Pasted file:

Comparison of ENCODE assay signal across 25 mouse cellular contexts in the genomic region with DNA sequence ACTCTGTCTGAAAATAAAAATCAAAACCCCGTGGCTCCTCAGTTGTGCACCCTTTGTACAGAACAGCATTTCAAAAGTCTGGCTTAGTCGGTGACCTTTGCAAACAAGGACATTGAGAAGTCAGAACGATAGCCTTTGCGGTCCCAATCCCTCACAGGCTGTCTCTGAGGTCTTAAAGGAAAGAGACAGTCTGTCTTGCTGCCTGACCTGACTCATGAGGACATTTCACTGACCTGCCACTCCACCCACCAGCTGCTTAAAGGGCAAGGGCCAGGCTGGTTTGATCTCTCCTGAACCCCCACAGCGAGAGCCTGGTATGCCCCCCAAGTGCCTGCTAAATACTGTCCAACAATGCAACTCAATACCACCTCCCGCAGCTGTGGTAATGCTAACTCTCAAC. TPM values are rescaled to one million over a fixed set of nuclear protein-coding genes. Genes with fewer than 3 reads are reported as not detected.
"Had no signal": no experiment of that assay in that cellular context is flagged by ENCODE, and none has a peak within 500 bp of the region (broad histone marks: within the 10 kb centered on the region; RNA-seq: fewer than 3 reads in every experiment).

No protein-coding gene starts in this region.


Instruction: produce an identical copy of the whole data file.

Comparison of ENCODE assay signal across 25 mouse cellular contexts in the genomic region with DNA sequence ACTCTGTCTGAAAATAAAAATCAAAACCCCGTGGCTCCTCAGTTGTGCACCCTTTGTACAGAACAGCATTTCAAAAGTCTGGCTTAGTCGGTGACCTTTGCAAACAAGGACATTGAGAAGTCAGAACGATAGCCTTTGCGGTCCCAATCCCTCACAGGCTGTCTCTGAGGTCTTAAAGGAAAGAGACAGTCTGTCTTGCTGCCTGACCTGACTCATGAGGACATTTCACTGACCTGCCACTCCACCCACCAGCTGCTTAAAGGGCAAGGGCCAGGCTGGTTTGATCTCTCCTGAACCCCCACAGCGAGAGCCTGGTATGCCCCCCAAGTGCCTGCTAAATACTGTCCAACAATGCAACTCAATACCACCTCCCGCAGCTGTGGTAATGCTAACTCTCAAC. TPM values are rescaled to one million over a fixed set of nuclear protein-coding genes. Genes with fewer than 3 reads are reported as not detected.
"Had no signal": no experiment of that assay in that cellular context is flagged by ENCODE, and none has a peak within 500 bp of the region (broad histone marks: within the 10 kb centered on the region; RNA-seq: fewer than 3 reads in every experiment).

No protein-coding gene starts in this region.